Learn Everything You Need to Know About Toenail Fungus – Read This Guide Before Getting Treatment
There is a lot of false information to be found on how to best treat toenail fungus and it can be frustrating to try to figure out the best treatment. On this page and on our laser treatment of toenail fungus page we have gathered all the information you will need to make an educated and informed decision regarding the best treatment for toenail fungal infections and other causes of thick and ugly toenails. The information is based on the best current scientific studies and our own experience in treating thick and fungal toenails on a daily basis. For an evaluation and treatment recommendations make an appointment to see in in our Seattle clinic.
Video: Advantages and Disadvantages of the Three Best Treatments for Fungal Toenails
Nail Fungus Prevention, Symptoms, and Diagnosis
Although many people think that all thick toenails are caused by fungus (Onychomycosis), in fact, there are actually many causes of thick toenails. Before we can adequately treat your thick or discolored nails, we must first have an accurate diagnosis. Although most people think that their thick nails are due to a fungal infection, trauma to the nail causing a condition called “nail dystrophy” is in fact the most common cause of thick nails. Do not have any treatment for your nails until the underlying cause in determined. To have your nails evaluated and discuss the best treatment plan for your nail problem, contact us today for an appointment in our Seattle foot clinic.
This page and our page on laser treatment of toenail fungus should provide all of the information you need to ensure you are getting the very best treatment possible for fungal and ugly toenails. You can link to specific sections of this guide here:
- Diagnosis of Nail Fungus
- Treatment of Nail Fungus
- Laser Treatment for Toenail Fungus
- Topical Medications for Toenail Fungus
- Oral Medications for Toenail Fungus (Terbinafine)
- Home Treatment of Toenail Fungus
- Preventing Return of Nail Fungus
- Cost of Treatments and Insurance Information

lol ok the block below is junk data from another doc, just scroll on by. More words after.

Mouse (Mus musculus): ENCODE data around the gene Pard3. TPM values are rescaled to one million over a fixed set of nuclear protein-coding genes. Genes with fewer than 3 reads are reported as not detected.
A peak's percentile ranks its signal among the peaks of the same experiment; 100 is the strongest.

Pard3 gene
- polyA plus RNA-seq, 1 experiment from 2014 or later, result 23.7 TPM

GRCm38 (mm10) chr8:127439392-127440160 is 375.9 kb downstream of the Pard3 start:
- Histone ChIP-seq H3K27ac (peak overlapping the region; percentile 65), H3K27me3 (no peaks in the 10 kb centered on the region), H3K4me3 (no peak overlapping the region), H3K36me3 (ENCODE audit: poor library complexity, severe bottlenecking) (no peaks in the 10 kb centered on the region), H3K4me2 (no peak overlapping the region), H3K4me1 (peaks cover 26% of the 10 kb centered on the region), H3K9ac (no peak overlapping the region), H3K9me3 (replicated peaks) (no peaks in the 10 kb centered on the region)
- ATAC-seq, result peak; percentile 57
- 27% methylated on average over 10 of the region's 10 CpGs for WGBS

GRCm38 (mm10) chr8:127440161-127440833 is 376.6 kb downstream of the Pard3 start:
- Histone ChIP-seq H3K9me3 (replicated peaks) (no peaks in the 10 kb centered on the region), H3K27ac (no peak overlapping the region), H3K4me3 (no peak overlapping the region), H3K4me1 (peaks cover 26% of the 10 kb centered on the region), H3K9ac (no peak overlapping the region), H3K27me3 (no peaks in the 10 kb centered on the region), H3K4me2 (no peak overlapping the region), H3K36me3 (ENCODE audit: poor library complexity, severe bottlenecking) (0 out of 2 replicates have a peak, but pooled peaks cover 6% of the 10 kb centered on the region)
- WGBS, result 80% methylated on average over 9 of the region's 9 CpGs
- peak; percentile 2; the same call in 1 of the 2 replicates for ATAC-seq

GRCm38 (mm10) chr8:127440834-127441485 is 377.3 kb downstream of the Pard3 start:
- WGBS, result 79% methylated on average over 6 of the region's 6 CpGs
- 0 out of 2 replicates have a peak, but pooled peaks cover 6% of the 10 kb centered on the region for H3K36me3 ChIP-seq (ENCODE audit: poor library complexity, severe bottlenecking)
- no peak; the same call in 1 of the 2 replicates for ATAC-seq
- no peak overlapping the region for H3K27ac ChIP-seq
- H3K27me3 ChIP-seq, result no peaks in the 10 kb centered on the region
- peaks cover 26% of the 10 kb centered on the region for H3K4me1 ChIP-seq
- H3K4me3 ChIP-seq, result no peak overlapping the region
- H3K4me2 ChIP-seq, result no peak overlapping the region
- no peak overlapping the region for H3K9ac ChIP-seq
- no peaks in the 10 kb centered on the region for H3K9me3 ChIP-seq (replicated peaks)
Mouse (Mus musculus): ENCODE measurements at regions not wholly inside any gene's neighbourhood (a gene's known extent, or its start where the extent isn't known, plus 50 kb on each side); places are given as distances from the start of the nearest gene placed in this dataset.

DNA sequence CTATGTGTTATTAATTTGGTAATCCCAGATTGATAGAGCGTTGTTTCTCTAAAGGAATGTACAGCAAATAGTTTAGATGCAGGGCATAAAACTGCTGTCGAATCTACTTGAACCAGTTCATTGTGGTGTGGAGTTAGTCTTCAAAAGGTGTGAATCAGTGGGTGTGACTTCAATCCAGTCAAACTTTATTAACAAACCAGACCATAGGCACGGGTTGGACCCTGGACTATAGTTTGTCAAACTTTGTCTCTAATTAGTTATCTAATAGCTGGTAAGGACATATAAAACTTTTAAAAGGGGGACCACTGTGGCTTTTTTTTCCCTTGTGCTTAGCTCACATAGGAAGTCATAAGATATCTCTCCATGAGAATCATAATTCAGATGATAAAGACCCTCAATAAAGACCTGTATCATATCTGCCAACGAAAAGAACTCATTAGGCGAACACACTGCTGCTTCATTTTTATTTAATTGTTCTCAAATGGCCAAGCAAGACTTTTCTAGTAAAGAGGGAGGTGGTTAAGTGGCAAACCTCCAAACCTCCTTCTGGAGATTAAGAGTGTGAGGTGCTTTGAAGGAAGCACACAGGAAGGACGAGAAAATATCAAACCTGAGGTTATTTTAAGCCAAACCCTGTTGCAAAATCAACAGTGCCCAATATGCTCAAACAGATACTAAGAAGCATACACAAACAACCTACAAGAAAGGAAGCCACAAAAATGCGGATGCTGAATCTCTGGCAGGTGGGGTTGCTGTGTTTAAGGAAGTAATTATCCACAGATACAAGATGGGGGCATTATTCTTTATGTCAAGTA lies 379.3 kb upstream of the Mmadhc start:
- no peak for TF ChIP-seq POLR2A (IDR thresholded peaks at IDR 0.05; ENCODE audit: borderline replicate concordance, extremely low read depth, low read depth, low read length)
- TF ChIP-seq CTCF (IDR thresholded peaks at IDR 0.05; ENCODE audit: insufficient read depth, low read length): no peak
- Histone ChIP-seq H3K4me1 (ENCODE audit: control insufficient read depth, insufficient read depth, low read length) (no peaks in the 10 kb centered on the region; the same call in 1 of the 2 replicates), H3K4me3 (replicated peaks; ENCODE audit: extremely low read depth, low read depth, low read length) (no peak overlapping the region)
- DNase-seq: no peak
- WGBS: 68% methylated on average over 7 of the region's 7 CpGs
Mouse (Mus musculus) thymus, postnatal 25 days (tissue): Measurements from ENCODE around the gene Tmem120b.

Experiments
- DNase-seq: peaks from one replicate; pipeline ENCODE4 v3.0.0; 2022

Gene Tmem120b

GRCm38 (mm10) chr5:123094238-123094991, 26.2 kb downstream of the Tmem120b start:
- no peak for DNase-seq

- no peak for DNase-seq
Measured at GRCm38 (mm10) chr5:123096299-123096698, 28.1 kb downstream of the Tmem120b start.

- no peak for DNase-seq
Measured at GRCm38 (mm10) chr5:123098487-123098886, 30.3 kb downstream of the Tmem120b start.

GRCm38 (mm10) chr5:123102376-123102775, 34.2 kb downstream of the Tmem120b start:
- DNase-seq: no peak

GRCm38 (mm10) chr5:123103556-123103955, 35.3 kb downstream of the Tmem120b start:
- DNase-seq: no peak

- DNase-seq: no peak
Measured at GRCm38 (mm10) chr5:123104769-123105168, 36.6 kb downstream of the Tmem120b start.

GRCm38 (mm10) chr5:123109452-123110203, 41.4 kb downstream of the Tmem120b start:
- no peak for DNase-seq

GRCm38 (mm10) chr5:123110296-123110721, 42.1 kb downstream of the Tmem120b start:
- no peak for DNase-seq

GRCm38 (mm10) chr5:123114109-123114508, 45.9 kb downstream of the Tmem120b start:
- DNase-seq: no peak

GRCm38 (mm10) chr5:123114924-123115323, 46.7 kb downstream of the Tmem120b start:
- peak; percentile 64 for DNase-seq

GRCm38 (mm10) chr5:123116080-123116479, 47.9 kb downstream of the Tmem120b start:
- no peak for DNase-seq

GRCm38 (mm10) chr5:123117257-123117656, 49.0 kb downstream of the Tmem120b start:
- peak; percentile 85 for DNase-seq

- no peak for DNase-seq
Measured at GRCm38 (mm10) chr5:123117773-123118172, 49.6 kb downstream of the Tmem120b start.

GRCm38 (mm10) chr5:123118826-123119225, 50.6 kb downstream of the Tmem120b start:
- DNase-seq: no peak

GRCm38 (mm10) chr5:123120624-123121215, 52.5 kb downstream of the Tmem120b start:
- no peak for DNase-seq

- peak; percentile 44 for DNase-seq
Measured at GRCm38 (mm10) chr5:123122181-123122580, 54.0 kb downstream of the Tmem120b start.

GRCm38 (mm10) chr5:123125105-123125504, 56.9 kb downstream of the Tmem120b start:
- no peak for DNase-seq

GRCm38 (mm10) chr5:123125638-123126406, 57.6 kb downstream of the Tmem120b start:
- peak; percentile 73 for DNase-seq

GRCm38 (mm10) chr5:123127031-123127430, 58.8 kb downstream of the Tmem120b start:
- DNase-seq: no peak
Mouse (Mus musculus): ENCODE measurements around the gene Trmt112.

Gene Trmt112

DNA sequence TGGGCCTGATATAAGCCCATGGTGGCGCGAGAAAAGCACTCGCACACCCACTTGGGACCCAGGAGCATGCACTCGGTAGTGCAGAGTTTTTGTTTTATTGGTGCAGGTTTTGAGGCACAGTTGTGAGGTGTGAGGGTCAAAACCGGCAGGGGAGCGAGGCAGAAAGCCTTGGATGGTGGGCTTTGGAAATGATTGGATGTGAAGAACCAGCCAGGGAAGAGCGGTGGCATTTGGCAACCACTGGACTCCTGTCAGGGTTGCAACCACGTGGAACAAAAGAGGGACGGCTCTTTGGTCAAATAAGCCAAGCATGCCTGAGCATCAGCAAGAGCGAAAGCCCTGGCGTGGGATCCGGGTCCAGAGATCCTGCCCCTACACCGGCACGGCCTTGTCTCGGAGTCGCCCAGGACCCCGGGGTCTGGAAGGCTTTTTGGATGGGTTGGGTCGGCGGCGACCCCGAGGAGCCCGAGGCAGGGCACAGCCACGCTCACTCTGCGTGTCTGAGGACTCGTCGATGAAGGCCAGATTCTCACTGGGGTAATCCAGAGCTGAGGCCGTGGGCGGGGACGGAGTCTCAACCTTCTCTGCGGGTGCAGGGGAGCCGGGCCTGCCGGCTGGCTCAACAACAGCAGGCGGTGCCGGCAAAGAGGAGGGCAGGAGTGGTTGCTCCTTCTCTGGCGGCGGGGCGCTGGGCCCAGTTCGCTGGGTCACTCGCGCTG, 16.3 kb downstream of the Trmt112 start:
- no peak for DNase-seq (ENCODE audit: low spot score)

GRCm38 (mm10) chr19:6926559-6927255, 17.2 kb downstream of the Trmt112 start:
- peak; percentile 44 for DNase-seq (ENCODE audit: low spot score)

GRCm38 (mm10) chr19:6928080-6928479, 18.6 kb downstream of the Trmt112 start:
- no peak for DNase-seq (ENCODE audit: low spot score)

What Really Causes Thick and Ugly Toenails? Nail Fungus vs. Nail Dystrophy
There are two primary causes of thick toenails. The first is nail fungus and the second is a condition called nail dystrophy. Nail dystrophy is a thickening of the nails caused by repeated micro-trauma to the nail, for example from the nail hitting the top of the shoe over many years. The most common causes of thick, yellowed and ugly nails include:
- Nail fungus
- Trauma to the nail
- Shoe pressure on the nail
- Poor circulation
- Some disease conditions (psoriatic arthritis is one illness that can cause nail changes)
Evaluation and Diagnosis of Fungal Nails
We will first examine your feet and nails and take a history. This can help determine if you have a fungal infection or nail dystrophy. After doing a history and examination to help determine the cause of your nail changes, we may get a lab test. This involves taking a small sample of the nail and having it examined in the lab under the microscope.
The test is called a Periodic Acid-Shiff (PAS) test which involves a stain that turns any fungi red. This will also help identify the exact type of fungi present so that we can offer you the most effective treatment. This is often the only way to determine the difference between fungus and dystrophy as they can look exactly the same.
This is a critical step as we see many patients who have spent hundreds of dollars on laser treatment for nail fungus or have taken oral anti-fungal medications only to find that there is no fungus present and that there was no reason to even consider these treatments. Sometimes visual examination of the nail is adequate to diagnose toenail fungus, but many times it is not.
During your first visit with us we will provide you with a plan of action for treating the dystrophic or fungal nails. We may be able to provide you with recommendations on the first visit but we often have to wait for lab tests to be completed. Thus, we cannot guarantee that any specific treatment will be performed during your first visit.